UEFA is the international body that governs football throughout Europe.
The organization, which is part of FIFA, has the rights to several major competitions and tournaments including the European Championship, the Nations League, and the Champions League.
These events are good for billions of dollars in broadcasting rights. With these types of figures at stake, UEFA is also keeping a close eye on piracy. This job has become increasingly complex, with newer forms of piracy including live streaming taking off in recent years.
In the past, we have covered some of UEFA’s anti-piracy efforts. For example, the organization obtained site and service blocking orders in the UK. In addition, it cracked down on pirate streams directly and even sent pre-piracy warnings to some sites.
UEFA Seeks New Anti-Piracy Partner
UEFA doesn’t do this alone. The organization enlists experts to help it protect its content and for the upcoming years, is looking for a new partner. In a request for proposals, published yesterday, UEFA invites anti-piracy experts to respond to a new tender that covers the upcoming years up to and including EURO 2024.
This period covers all the major UEFA events and competitions that are frequently pirated. The task of the prospective anti-piracy partner is to ‘minimize’ piracy where possible while striking a balance between effectiveness and cost. The tender shows that EUFA is concerned with both live and non-live piracy.
Targeting Live Piracy
Targeting live piracy includes real-time monitoring. In response, the anti-piracy partner will have to send takedown notices, issue cease-and-desist letters, and use other takedown tools.
These live takedowns should rely on fingerprinting. This will not just speed up the recognition of content but it will also avoid false positives where possible. False positives should also be avoided by using whitelists of approved broadcasters, UEFA notes.
“To enhance the speed and effectiveness of matching performance and to avoid any ‘false positives’, the relevant Bidder(s) shall be expected to operate a content verification system (e.g. fingerprinting) to guarantee that the identified content is UEFA material,” UEFA explains.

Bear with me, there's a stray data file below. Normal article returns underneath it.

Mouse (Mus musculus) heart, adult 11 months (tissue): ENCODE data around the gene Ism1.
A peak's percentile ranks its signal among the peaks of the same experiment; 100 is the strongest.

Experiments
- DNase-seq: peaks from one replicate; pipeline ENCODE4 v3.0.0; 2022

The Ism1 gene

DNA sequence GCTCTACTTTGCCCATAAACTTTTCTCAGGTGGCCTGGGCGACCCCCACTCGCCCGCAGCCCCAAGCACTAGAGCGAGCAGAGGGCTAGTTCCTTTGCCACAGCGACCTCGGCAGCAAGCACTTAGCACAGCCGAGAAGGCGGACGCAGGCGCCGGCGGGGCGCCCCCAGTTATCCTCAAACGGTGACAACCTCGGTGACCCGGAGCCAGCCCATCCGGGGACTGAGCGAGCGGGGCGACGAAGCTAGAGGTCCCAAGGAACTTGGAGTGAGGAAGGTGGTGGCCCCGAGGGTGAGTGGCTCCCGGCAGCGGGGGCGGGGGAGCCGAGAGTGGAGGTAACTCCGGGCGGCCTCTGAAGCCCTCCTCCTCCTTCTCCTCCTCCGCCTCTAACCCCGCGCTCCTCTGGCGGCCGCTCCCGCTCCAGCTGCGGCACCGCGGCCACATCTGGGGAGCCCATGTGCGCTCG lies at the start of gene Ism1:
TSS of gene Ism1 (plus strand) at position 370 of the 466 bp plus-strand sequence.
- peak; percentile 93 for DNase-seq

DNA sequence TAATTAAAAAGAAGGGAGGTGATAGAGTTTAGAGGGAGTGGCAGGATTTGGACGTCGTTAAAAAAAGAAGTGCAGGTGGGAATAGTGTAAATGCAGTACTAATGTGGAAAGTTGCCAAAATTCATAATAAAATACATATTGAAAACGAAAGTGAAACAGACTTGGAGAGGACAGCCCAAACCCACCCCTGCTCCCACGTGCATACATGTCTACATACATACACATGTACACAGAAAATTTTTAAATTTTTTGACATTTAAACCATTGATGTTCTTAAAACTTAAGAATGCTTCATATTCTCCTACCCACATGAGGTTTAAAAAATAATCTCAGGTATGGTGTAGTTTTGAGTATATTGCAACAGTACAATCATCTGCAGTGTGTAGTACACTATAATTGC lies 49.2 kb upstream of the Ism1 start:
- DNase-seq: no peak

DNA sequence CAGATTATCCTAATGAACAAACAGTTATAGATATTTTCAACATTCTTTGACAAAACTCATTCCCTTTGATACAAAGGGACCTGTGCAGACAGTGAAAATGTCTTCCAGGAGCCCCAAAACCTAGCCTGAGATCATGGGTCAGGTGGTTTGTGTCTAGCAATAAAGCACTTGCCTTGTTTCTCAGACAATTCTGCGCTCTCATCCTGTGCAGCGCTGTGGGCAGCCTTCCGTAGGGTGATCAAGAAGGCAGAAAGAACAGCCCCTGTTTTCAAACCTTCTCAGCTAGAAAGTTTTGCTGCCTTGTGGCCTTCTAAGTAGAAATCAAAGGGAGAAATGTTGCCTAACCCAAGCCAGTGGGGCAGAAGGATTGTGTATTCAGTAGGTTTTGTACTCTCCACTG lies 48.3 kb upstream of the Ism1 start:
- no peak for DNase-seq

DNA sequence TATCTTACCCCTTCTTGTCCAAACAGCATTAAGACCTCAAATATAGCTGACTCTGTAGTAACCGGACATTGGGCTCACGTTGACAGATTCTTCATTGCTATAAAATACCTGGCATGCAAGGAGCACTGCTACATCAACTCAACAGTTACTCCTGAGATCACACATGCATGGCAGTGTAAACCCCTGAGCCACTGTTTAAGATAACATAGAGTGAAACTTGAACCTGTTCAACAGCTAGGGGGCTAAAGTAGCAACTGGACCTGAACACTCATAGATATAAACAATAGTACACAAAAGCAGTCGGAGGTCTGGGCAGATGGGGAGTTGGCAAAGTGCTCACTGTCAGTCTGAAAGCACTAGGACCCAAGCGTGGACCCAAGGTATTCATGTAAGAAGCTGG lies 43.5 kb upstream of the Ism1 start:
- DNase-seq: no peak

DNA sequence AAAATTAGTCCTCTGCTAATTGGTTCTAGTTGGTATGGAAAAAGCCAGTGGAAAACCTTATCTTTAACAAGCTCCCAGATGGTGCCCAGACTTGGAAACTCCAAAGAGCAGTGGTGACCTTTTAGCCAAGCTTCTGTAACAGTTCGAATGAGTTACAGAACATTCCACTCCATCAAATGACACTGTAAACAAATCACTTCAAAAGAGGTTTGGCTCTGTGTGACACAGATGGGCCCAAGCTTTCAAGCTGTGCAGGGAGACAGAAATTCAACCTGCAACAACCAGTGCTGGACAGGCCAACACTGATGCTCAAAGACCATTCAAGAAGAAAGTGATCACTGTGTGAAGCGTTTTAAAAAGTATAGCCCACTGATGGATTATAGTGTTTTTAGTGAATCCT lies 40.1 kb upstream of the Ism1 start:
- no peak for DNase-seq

The live piracy ecosystem goes further than just individual streams. It also covers illegal apps, which must be removed from various marketplaces, piracy-enabled open-source media players, blocking orders that need to be updated, as well as illegal IPTV services.
Concerning IPTV, UEFA requires the bidders to sign up with pirate IPTV services at their own cost. These services should be closely monitored to gather evidence and intelligence. Any further actions with regard to these services should be coordinated in cooperation with the football body.
Non-Live Piracy is Addressed As Well
When it comes to non-live piracy there are similar requirements. Here, takedown notices and cease-and-desist letters have to be sent, and there’s a strong focus on illegal piracy apps as well.
In addition, the anti-piracy partner will have to ensure that unauthorized UEFA content is not available through popular search engines.
While targeting piracy directly is important, the proposed services of the anti-piracy partner go beyond that as well. The prospective partner will also assist in legal action by gathering evidence, providing witness statements, and assisting in police actions.
Support for Lobbying Efforts
Similarly, the company’s expertise will also be used to assist in UEFA’s lobbying efforts going forward.
“Supporting UEFA in any lobbying or corporate communication initiatives UEFA may wish to undertake in respect of the relevant form(s) of Internet Piracy including, for example, by collating supporting evidence, preparing presentations etc,” UEFA writes.
A copy of the full request for proposals is available here. The deadline ends early September after which UEFA will analyze the bids and invite several bidders to provide further information. This process may also include multiple rounds of anti-piracy tests and demonstrations.